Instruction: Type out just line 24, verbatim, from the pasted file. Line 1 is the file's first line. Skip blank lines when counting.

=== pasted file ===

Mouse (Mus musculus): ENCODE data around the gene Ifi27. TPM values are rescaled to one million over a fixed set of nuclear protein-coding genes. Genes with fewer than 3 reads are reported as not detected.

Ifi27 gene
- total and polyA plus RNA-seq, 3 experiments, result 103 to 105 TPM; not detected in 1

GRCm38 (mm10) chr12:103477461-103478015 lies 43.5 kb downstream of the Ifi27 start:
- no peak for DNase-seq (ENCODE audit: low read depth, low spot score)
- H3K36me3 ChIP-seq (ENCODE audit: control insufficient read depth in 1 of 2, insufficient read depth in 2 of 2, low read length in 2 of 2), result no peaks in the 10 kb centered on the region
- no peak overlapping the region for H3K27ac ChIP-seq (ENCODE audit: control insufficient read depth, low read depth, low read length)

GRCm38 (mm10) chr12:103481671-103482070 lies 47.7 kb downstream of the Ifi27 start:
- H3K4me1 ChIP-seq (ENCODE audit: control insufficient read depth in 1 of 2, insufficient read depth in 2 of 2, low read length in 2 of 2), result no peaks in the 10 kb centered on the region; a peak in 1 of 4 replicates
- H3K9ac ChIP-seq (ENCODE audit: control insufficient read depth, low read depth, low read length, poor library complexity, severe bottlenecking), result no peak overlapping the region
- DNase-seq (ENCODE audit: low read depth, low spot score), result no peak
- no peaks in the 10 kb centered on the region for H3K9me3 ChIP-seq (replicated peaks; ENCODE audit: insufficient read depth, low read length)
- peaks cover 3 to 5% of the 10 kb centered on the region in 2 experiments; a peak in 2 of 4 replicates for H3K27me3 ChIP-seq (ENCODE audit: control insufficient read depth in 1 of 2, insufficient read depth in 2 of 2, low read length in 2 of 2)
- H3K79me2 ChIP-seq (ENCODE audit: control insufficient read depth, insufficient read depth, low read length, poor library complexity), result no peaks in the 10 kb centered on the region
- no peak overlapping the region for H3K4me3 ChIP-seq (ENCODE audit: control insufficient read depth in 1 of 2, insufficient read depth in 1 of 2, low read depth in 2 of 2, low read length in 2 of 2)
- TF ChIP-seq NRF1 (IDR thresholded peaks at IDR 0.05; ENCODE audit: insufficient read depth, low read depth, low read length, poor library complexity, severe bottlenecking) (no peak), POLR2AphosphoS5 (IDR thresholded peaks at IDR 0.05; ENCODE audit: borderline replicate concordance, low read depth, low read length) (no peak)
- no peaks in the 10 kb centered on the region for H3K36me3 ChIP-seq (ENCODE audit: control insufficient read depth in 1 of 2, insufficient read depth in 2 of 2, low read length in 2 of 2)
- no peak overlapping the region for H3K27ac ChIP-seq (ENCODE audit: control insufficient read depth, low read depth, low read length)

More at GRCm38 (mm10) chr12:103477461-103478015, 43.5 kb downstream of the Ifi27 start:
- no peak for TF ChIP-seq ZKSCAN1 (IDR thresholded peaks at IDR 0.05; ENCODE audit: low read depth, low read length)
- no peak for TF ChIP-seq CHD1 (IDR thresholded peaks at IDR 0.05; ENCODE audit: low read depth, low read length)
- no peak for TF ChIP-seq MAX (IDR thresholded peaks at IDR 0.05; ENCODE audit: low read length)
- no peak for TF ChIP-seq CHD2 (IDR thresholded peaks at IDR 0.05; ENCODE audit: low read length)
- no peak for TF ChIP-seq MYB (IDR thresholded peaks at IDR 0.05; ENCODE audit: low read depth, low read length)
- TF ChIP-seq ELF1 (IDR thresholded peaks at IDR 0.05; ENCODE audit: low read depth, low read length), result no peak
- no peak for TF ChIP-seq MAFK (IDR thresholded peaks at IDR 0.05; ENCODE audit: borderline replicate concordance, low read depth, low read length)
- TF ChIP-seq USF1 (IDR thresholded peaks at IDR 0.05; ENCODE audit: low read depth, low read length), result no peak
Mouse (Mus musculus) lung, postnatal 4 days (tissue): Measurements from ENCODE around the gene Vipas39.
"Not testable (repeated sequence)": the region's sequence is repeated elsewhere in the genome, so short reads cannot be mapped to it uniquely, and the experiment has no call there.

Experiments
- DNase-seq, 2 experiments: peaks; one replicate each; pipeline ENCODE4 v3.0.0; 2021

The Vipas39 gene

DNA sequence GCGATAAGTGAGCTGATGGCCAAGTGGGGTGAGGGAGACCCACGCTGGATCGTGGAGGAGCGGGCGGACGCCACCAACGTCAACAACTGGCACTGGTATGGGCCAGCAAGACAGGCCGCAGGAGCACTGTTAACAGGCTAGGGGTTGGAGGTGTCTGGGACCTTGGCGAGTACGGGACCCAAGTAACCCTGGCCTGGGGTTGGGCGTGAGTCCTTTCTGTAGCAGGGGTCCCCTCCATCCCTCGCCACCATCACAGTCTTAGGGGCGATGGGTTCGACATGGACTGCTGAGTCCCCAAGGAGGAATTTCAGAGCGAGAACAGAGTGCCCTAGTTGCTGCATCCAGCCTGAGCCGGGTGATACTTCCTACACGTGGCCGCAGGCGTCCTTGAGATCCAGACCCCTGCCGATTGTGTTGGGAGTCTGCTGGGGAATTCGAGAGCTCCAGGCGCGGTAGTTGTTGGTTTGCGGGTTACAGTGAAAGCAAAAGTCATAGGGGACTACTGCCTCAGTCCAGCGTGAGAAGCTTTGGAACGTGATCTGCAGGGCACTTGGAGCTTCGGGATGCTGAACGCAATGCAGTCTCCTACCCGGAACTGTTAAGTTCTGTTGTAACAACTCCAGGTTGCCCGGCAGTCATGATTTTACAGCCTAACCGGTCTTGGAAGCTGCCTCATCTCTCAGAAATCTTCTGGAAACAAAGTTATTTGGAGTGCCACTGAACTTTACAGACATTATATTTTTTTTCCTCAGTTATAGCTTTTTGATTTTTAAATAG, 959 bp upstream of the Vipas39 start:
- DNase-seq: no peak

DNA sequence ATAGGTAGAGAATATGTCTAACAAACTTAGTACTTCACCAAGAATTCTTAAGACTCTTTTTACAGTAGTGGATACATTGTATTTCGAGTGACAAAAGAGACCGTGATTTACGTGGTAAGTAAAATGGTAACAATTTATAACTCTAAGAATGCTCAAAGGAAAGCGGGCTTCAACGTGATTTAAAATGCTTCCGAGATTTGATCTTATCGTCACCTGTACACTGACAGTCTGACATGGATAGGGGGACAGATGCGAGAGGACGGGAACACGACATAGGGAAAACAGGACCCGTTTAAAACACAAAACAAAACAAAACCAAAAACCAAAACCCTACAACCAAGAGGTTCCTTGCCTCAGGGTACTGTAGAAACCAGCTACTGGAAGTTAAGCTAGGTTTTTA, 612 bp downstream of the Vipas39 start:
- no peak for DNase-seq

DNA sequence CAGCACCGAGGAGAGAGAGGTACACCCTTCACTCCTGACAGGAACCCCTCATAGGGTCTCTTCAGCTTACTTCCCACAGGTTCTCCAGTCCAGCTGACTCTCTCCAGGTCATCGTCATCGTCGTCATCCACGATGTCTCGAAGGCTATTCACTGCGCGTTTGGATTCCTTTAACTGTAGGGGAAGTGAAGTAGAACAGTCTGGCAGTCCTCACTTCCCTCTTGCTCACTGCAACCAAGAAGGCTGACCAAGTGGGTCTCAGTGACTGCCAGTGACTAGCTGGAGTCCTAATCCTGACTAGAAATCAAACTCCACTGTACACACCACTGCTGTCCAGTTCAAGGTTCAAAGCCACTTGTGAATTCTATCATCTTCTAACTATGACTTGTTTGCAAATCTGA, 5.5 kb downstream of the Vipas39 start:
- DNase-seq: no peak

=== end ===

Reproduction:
- no peak for TF ChIP-seq MYB (IDR thresholded peaks at IDR 0.05; ENCODE audit: low read depth, low read length)